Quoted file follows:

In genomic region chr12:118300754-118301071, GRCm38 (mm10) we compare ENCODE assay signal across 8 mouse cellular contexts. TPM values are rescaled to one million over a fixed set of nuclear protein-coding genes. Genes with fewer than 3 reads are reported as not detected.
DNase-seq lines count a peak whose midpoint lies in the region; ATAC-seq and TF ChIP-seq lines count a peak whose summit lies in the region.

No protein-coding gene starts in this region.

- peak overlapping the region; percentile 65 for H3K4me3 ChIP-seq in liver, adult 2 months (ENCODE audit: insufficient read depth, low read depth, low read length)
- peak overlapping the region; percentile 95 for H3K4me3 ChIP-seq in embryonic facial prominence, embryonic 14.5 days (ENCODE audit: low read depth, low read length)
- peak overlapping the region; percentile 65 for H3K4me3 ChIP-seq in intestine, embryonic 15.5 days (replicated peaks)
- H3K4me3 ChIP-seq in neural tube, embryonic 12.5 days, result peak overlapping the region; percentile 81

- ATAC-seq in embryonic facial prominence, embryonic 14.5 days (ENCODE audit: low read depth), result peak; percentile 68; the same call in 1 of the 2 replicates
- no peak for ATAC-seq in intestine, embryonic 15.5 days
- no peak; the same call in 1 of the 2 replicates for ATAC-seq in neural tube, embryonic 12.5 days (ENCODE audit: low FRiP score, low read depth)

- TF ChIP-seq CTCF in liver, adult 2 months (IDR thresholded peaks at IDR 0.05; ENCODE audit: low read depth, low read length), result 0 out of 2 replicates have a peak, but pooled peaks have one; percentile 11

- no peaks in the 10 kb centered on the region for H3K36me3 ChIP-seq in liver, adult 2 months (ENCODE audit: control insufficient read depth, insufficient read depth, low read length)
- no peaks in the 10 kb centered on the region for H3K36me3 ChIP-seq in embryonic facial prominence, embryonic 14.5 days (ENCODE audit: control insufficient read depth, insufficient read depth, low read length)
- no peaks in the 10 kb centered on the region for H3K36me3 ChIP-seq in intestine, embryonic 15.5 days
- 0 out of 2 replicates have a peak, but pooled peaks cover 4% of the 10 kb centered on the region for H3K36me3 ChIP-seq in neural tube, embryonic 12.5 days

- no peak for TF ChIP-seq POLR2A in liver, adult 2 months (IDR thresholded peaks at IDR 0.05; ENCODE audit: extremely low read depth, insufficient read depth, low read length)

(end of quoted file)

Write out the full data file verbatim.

In genomic region chr12:118300754-118301071, GRCm38 (mm10) we compare ENCODE assay signal across 8 mouse cellular contexts. TPM values are rescaled to one million over a fixed set of nuclear protein-coding genes. Genes with fewer than 3 reads are reported as not detected.
DNase-seq lines count a peak whose midpoint lies in the region; ATAC-seq and TF ChIP-seq lines count a peak whose summit lies in the region.

No protein-coding gene starts in this region.

- peak overlapping the region; percentile 65 for H3K4me3 ChIP-seq in liver, adult 2 months (ENCODE audit: insufficient read depth, low read depth, low read length)
- peak overlapping the region; percentile 95 for H3K4me3 ChIP-seq in embryonic facial prominence, embryonic 14.5 days (ENCODE audit: low read depth, low read length)
- peak overlapping the region; percentile 65 for H3K4me3 ChIP-seq in intestine, embryonic 15.5 days (replicated peaks)
- H3K4me3 ChIP-seq in neural tube, embryonic 12.5 days, result peak overlapping the region; percentile 81

- ATAC-seq in embryonic facial prominence, embryonic 14.5 days (ENCODE audit: low read depth), result peak; percentile 68; the same call in 1 of the 2 replicates
- no peak for ATAC-seq in intestine, embryonic 15.5 days
- no peak; the same call in 1 of the 2 replicates for ATAC-seq in neural tube, embryonic 12.5 days (ENCODE audit: low FRiP score, low read depth)

- TF ChIP-seq CTCF in liver, adult 2 months (IDR thresholded peaks at IDR 0.05; ENCODE audit: low read depth, low read length), result 0 out of 2 replicates have a peak, but pooled peaks have one; percentile 11

- no peaks in the 10 kb centered on the region for H3K36me3 ChIP-seq in liver, adult 2 months (ENCODE audit: control insufficient read depth, insufficient read depth, low read length)
- no peaks in the 10 kb centered on the region for H3K36me3 ChIP-seq in embryonic facial prominence, embryonic 14.5 days (ENCODE audit: control insufficient read depth, insufficient read depth, low read length)
- no peaks in the 10 kb centered on the region for H3K36me3 ChIP-seq in intestine, embryonic 15.5 days
- 0 out of 2 replicates have a peak, but pooled peaks cover 4% of the 10 kb centered on the region for H3K36me3 ChIP-seq in neural tube, embryonic 12.5 days

- no peak for TF ChIP-seq POLR2A in liver, adult 2 months (IDR thresholded peaks at IDR 0.05; ENCODE audit: extremely low read depth, insufficient read depth, low read length)